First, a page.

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The impact of i-PUSH on maternal and child health outcomes, health care utilization and financial protection: a cluster randomised controlled trial based on Financial and Health Diaries data

Last registered on December 20, 2021


Trial Information

General Information

The impact of i-PUSH on maternal and child health outcomes, health care utilization and financial protection: a cluster randomised controlled trial based on Financial and Health Diaries data
Initial registration date
June 26, 2020

Initial registration date is when the trial was registered.

It corresponds to when the registration was submitted to the Registry to be reviewed for publication.

First published
June 26, 2020, 10:51 AM EDT

First published corresponds to when the trial was first made public on the Registry after being reviewed.

Last updated
December 20, 2021, 8:23 AM EST

Last updated is the most recent time when changes to the trial's registration were published.



Primary Investigator

Vrije Universiteit Amsterdam

Other Primary Investigator(s)

PI Affiliation
African Population and Health Research Centre
PI Affiliation
African Population and Health Research Centre
PI Affiliation
Vrije Universiteit Amsterdam & University of Amsterdam

Additional Trial Information

In development
Start date
End date
Secondary IDs
Prior work
This trial does not extend or rely on any prior RCTs.
This study aims to understand how a mobile technology-based program, including mobile phone-based subsidized health insurance and training of community health volunteers (CHVs), improves health outcomes, access to healthcare and financial protection for low-income women and their family members in Western Kenya. The intervention, called i-PUSH (Innovative Partnership for Universal Sustainable Healthcare), is implemented by Amref Health Africa and PharmAccess Foundation. We conduct a cluster randomised controlled trial in 24 villages in Kakamega county, Kenya. In each village, we select 10 households with a child under four years old or a pregnant woman. We collect baseline data, followed by year-long weekly financial and health diaries, monthly pop-up modules and an endline survey. We also conduct incentivised lab-in-the-field experiments to elicit women’s empowerment, time preferences and risk preferences.
External Link(s)

Registration Citation

Janssens, Wendy et al. 2021. "The impact of i-PUSH on maternal and child health outcomes, health care utilization and financial protection: a cluster randomised controlled trial based on Financial and Health Diaries data." AEA RCT Registry. December 20.
Experimental Details


The Innovative Partnership for Universal Sustainable Healthcare (i-PUSH) program, developed by Amref Health Africa and PharmAccess Foundation (PAF), aims to empower low-income women of reproductive age and their families through innovative digital tools. Notably, i-PUSH fosters savings for healthcare and health insurance premiums through the mobile phone-based “health wallet”, and it stimulates enrolment in subsidized health insurance through the mobile health platform M-TIBA – both developed by PAF; it also seeks to improve health knowledge and behavior through Community Health Volunteers (CHVs) whose training is enhanced using the mobile phone-based LEAP training tool–as developed by Amref. I-PUSH has been ongoing in Nairobi and parts of Kakamega County since 2017. The study is being carried out in Khwisero Sub-county–where the I-PUSH program will expand to after the baseline survey.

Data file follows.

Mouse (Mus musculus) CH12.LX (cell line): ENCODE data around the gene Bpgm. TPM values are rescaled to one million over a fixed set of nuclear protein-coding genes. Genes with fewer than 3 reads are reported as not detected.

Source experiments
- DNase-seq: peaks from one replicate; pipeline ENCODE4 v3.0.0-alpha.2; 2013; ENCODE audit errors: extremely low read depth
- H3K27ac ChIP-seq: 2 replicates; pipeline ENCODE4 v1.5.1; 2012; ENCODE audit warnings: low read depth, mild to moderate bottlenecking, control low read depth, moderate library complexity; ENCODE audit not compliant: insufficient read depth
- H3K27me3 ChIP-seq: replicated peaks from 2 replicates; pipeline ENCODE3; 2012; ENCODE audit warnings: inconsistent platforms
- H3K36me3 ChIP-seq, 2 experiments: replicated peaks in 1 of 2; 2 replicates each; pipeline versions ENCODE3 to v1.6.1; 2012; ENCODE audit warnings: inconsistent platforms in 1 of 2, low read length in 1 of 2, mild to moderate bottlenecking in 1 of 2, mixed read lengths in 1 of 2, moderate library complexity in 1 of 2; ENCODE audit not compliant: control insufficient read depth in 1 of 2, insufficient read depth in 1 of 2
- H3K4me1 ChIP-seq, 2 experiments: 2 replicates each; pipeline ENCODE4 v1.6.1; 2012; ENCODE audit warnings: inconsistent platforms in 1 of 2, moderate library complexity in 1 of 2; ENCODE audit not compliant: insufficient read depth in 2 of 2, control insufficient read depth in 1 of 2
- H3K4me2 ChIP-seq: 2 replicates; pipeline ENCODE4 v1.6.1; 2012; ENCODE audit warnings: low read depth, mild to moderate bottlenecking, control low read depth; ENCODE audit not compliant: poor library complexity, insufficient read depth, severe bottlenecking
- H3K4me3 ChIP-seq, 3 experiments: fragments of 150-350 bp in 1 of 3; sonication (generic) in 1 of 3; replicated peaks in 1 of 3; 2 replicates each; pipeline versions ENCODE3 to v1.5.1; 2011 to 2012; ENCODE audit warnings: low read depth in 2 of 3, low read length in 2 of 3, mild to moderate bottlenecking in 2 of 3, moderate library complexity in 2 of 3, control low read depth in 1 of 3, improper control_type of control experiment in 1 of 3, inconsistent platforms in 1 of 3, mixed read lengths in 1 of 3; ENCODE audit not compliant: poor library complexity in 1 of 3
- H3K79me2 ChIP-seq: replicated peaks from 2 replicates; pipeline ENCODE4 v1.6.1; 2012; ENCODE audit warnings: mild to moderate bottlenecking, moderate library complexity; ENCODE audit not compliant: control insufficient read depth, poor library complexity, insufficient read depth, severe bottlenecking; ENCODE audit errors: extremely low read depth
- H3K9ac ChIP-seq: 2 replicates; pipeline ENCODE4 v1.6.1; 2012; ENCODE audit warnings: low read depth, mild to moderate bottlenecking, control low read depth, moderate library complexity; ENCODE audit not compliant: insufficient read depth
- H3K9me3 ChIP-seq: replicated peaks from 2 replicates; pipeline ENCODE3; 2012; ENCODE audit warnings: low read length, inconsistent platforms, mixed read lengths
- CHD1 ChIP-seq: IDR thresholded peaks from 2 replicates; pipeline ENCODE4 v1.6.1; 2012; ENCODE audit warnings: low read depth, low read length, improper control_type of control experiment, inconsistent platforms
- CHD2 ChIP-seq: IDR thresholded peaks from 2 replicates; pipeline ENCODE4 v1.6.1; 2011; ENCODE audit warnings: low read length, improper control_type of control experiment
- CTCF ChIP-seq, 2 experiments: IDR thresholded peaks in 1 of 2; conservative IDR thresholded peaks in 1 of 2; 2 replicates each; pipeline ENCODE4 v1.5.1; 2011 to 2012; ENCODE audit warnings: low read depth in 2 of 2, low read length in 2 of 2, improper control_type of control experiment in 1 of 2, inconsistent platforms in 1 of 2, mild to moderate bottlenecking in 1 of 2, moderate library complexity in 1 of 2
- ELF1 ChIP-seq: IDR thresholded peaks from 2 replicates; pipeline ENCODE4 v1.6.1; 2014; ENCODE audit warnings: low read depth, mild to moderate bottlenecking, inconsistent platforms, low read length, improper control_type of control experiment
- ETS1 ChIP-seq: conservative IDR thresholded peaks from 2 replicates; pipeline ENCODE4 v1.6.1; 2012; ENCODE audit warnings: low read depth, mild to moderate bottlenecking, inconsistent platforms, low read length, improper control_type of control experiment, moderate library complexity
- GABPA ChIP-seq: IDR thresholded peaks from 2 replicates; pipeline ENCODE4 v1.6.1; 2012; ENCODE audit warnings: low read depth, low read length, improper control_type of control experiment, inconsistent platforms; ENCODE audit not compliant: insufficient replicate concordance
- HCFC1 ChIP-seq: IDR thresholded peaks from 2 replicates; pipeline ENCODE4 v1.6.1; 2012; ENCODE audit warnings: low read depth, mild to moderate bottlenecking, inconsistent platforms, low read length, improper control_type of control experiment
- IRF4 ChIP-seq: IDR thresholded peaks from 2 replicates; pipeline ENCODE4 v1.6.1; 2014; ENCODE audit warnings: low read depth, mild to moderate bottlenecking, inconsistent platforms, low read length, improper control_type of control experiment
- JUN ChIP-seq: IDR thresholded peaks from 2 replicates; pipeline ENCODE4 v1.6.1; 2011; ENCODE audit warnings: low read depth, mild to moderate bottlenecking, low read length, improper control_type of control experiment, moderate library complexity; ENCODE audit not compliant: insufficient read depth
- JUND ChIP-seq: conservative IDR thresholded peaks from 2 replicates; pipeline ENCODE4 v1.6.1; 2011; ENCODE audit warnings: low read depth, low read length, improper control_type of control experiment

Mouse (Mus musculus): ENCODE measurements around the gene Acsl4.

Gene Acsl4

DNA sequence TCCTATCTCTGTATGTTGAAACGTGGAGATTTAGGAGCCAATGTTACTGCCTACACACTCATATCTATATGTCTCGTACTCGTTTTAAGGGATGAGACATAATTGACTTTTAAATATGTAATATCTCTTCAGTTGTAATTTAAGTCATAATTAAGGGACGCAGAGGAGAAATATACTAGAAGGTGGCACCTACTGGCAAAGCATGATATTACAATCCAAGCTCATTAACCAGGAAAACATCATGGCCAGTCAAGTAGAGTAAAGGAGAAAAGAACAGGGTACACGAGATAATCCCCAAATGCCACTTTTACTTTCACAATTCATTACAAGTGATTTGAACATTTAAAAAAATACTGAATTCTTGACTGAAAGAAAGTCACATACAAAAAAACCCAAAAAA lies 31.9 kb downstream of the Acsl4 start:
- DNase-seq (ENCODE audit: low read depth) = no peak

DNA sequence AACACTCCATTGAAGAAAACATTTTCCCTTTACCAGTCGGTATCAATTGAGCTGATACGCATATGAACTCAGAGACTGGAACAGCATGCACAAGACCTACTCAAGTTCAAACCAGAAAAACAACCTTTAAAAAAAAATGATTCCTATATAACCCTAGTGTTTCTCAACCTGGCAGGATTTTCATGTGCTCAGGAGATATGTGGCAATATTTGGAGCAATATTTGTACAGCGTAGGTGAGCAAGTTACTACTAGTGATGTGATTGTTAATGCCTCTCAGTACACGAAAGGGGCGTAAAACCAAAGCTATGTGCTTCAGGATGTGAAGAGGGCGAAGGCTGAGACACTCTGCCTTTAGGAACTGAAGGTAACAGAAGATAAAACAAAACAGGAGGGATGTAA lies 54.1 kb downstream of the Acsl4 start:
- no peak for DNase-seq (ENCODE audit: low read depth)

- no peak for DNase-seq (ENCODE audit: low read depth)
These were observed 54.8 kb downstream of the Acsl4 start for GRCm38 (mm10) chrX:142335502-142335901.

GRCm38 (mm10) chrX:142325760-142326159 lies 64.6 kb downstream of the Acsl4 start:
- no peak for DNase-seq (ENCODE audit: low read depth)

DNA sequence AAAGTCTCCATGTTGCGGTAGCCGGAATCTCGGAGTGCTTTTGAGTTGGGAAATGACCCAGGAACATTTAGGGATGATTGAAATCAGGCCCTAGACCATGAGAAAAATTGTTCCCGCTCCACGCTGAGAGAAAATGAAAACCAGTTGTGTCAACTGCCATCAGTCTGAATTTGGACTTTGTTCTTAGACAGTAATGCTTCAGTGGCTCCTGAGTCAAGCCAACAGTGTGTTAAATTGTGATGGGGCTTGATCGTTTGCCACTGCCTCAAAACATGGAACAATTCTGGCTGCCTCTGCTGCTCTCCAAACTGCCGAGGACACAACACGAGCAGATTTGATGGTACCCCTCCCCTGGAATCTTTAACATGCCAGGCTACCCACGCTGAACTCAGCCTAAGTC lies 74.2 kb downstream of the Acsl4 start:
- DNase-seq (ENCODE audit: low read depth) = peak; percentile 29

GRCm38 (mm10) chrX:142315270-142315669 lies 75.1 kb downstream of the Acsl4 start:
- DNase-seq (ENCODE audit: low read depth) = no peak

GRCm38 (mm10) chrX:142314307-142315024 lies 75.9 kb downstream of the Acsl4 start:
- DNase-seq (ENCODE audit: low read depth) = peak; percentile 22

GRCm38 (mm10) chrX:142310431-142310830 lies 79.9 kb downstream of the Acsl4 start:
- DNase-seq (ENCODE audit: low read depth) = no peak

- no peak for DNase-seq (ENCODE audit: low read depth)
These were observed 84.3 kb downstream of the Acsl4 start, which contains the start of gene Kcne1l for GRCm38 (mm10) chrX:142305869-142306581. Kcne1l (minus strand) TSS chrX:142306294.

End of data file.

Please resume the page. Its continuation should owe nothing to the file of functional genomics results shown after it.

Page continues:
Intervention Start Date
Intervention End Date

Primary Outcomes

Primary Outcomes (end points)
• Health care utilization
• Out-of-pocket health expenditures
Primary Outcomes (explanation)

Secondary Outcomes

Secondary Outcomes (end points)
Maternal and child health knowledge and behaviour, women’s empowerment, maternal and child health outcomes
Secondary Outcomes (explanation)

Experimental Design

Experimental Design
The experimental design is a matched-pair, longitudinal cluster randomised controlled trial (RCT), with randomization at the village level. We first randomly selected 24 villages in the catchment area of four health facilities (six per health facility). We then matched villages in 12 pairs using Euclidean distance measures, based on village-level characteristics and aggregated household characteristics from the baseline survey. We randomly assigned one village per pair to the treatment arm by flipping a coin during a public ceremony.

The implementing partners selected four health clinics to be included in the expansion of the I-PUSH program. Six (6) villages located in the catchment areas of each of these four clinics were randomly selected from a list of all villages in the catchment areas, for a total of 24 villages. The list of villages was provided by the Sub-county government jointly with the i-PUSH program area manager. Random selection was done by the research team using a computer program.
In each village, selected CHVs and PAF’s area manager provided a complete list of households and other necessary information within the work area of each CHV. Based on household demographics and pregnancy information, eligible households were identified. Eligible households included those with at least one woman of reproductive age (WRA) (18-49) who: a) had at least one child below 4 years living with her at baseline; or b) was pregnant at baseline. The team randomly selected 10 eligible households per CHV in each village to be included in the study sample. Additional eligible households per CHV were listed to serve as replacement households for refusals and dropouts.